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story.lead_photo.caption FILE - East Arkansas farmer Reed Storey shows the damage from dicamba to one of his soybean plants in Marvell, Ark., in July 2017. (AP Photo/Andrew DeMillo File)

In-crop use of dicamba should be extended next year through May 31, a Plant Board committee recommended Tuesday despite unanimous agreement that some farmers violated this year's ban on use after May 26.

The pesticide committee's recommendation, by a 4-1 vote, now goes to the full board when it meets at 9:30 a.m. Sept. 17 at the state Department of Agriculture's headquarters in west Little Rock.

Any substantive change adopted by the board to this year's rules will be subject to a 30-day public-comment period and a public hearing. Approval from the governor and the legislature also will be required.

The Plant Board this year has received more than 200 complaints of alleged dicamba damage to crops and other vegetation, including ornamental shrubs and trees, and backyard gardens. A lot of the damage was reported well after this year's May 26 ban, leading Plant Board members, weed scientists and others to believe some farmers and applicators sprayed dicamba deep into the summer.

Similar complaints have been made since 2017, when the first new formulations of dicamba became available to farmers in their fight against weeds now resistant to other herbicides, including widely used Roundup, or glyphosate. Monsanto, now owned by Bayer, developed dicamba-tolerant cotton and soybeans, as well as new dicamba compounds, as part of that fight. Other crops, including fruits and vegetables, remained susceptible to the herbicide, however.

Terry Fuller, a Plant Board member from Phillips County, voted against the five-day extension. Fuller said he preferred a stricter cutoff date of April 16, which would limit dicamba's use to pre-planting.

"I still contend as I have from the beginning that right is right and wrong is wrong," Fuller, who represents seed growers, said. "Science tells us [dicamba] will not stay put on the fields," especially as temperatures and humidity increase, he said.

The proposed ban would extend from June 1 through Oct. 31 next year, with in-crop spraying of dicamba allowed from April 16 through May 31.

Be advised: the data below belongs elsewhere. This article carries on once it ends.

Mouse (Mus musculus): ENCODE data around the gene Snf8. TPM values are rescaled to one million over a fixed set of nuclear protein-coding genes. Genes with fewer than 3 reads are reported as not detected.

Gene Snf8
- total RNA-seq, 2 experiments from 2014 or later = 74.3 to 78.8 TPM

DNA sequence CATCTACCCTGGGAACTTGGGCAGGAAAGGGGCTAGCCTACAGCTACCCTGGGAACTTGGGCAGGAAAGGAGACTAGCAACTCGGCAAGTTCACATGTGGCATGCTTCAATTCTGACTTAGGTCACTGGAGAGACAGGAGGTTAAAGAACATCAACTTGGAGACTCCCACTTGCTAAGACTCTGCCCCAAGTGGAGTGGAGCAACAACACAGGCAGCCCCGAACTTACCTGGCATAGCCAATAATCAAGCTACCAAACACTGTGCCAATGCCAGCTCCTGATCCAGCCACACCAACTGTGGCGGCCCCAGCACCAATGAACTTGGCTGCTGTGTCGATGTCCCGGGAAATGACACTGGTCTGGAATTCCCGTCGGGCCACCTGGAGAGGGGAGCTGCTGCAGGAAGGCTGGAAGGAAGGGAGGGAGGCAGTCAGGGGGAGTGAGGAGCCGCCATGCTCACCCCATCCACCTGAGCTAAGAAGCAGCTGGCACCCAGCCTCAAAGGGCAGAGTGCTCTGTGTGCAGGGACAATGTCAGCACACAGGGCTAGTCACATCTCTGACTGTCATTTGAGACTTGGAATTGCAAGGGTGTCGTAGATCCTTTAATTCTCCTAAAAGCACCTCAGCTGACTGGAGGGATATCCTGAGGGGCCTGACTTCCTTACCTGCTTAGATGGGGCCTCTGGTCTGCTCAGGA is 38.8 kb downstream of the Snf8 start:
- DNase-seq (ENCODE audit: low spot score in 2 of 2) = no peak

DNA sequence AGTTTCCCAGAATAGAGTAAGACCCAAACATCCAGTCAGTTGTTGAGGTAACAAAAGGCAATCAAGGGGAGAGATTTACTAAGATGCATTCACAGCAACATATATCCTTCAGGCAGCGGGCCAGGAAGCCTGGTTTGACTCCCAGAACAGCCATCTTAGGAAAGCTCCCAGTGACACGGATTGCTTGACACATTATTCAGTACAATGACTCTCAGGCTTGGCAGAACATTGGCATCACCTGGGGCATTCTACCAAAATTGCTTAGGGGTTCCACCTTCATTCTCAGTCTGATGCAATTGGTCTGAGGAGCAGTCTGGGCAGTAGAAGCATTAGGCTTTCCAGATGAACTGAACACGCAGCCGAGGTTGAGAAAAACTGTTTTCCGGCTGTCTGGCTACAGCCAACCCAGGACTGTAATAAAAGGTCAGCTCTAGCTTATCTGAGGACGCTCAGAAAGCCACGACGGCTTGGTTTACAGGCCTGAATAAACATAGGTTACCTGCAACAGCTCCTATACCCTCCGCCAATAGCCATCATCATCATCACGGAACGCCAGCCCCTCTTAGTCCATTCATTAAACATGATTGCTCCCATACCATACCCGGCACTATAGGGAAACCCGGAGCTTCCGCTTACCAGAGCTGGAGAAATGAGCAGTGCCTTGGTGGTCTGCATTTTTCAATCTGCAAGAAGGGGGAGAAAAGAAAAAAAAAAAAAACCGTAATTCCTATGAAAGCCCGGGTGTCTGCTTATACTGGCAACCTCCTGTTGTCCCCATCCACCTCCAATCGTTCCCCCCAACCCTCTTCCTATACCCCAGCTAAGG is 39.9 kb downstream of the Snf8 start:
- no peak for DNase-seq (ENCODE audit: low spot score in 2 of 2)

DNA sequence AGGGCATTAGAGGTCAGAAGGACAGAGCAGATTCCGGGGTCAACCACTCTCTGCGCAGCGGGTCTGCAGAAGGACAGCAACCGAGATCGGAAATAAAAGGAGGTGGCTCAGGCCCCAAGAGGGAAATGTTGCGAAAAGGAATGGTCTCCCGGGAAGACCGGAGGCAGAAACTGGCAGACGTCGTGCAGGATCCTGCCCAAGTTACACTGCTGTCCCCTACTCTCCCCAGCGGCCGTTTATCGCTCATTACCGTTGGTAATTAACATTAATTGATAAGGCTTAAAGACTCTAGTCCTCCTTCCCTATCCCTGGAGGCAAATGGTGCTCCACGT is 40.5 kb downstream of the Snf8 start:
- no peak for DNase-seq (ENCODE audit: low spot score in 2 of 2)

Other proposed rules for the spraying window include:

A 2-mile buffer, in all directions from fields where dicamba is applied to fields run by university and U.S. Department of Agriculture research stations. The buffer in this year's regulations was 1 mile. Yet, scientists with the University of Arkansas system's Division of Agriculture reported damage from off-target movement of dicamba to its trial plots of cotton and soybeans this summer.

Requiring satellite, or GPS, records compiled by farmers when they spray fields to make those records available to agriculture department inspectors upon request.

Requiring farmers to sign on to an online registry detailing every in-crop application of dicamba within 10 days of that application. Information would include the name of the farm, satellite coordinates of each field, each field's planting dates, and distance to crops susceptible to dicamba.

The proposed regulations retain this year's 1-mile buffer, in all directions, from dicamba-sprayed fields to certified organic crops and commercially grown specialty crops. A half-mile buffer, in all directions, to soybeans and cotton not tolerant of dicamba also would be retained. A ban on mixing dicamba with glyphosate also would continue.

Greg Hay of Conway, the board's chairman and member of the pesticide committee, had suggested most of the points approved Tuesday. He also, for a time, suggested that the buffer to protect organic and specialty crops be extended to 2 miles.

Brad Koen, an employee of BASF and who represents pesticide manufacturers, opposed such an extension, saying there's no evidence that those growers have reported problems this year. Under USDA rules, an organic farm hit by a pesticide or other chemicals could lose certification for as long as three years.

Some board members, at least for a while, pushed for an extension into mid-June but also called the May 31 date "reasonable."

Board member Sam Stuckey of Clarkedale, in Crittenden County, said late planting brought on by a wet spring, forced farmers to spray later in the season, even if illegally. He said a mid-June cutoff date during a "normal" spring would work but accepted the May 31 proposal.

Stuckey, with a map in hand, also said Arkansas has the strictest dicamba regulations in the nation.

Other states in the South and Midwest mostly are using dicamba rules approved by the federal Environmental Protection Agency when it decided last fall to allow in-crop use of dicamba through at least 2020.

Complaints in Illinois this summer have topped 600, about twice the number last year. That state had extended its cutoff from June 30 to July 15, because spring rains delayed farmers' planting and their fight against early-rising weeds.

An increase in complaints also has been noted in Indiana.

Arkansas had about 1,000 complaints in 2017, when regulators initially allowed the herbicide to be sprayed throughout the growing season, generally from May into October. The Plant Board implemented a 120-day emergency ban on July 11 that year when complaints at the time had topped 200.

Business on 09/11/2019

Print Headline: Panel favors longer dicamba season in Arkansas

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